Golf Today Home Page All the latest golf news Coverage of all the worlds major tours For all your golfing needs Golf Course Directory Out on the course Golf related travel Whats going on
Worldwide Feature Articles

Reward offered in Torrey Pines vandalism

SAN DIEGO - Organisers of next week's Buick Invitational are offering a $5,000 reward to help catch whoever sprayed acid on both the No. 18 greens at Torrey Pines Golf Course, burning deep gashes into the turf.

With the Buick scheduled to start Feb. 11, officials were disgusted by the weekend vandalism at one of the few municipal layouts to host a PGA tournament.

"They basically defaced one of San Diego's treasures," Tom Wilson, executive director of the Century Club, said Monday. "The guy obviously knew what he was doing, hitting the two greens that will have the most visibility."

Repairs began immediately, but some damage might still be visible during the tournament on the seaside courses, said John Walter, golf operations manager for the city of San Diego.

"Somebody had to know what the results would be," Walter said. ``The intent was to really mess up the final hole."

The first two rounds of the Buick are played on both the North and South courses. After the cut, the final two rounds are played on the South Course. The South's No. 18 is ringed by bleachers and sky boxes during the tournament.

Walter said a mower discovered the damage early Saturday morning. "It looks like somebody had a squirt bottle and went right down the middle of the greens squirting acid," Walter said. In some spots, gashes 4-to-5 inches wide were burned into the turf.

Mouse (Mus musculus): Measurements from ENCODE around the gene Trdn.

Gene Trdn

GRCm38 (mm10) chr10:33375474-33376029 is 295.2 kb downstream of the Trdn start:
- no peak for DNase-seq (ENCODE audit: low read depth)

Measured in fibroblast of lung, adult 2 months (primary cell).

Workers tried to neutralize the acid with baking soda and charcoal, and cut out some of the sod that had the worst damage, but were waiting for the arrival of PGA officials to decide the next step.

Repair options included cutting out narrow strips of burned grass and either pulling or stitching the sod together, or resodding. Walter said some of the most heavily damaged areas might have to be fixed with a top dressing of sand.

"If we firm it up (with sand), at least it will be smooth," Walter said. "That's the key. The PGA's main concern is not colour or the aesthetics, but the smoothness and accuracy for putting."

If the damage can't be completely repaired, the pins will be placed as far away as possible. The course will close to the public on Wednesday for final tournament preparations. Until then the holes remain playable, with the pins placed at the very front of the greens.

"This is really unfortunate," Walter said. ``Our crew takes such pride in putting on the Buick and competing with those other golf courses, where people have to pay $200 to play. We want to do the best we can. This is just a shame."

The South's 18 is known for Devlin's Billabong, a large pond in front of the green. In the final round of the 1975 Andy Williams San Diego Open, Devlin took six strokes to extricate his ball and finished with a 10 on the hole.

Torrey Pines is perhaps best known for Craig Stadler's disqualification in 1987 for kneeling on a towel to take a shot from next to a tree on the South's 14th fairway. Stadler got revenge in 1995 when he helped cut down the tree, which was dying from a fungus.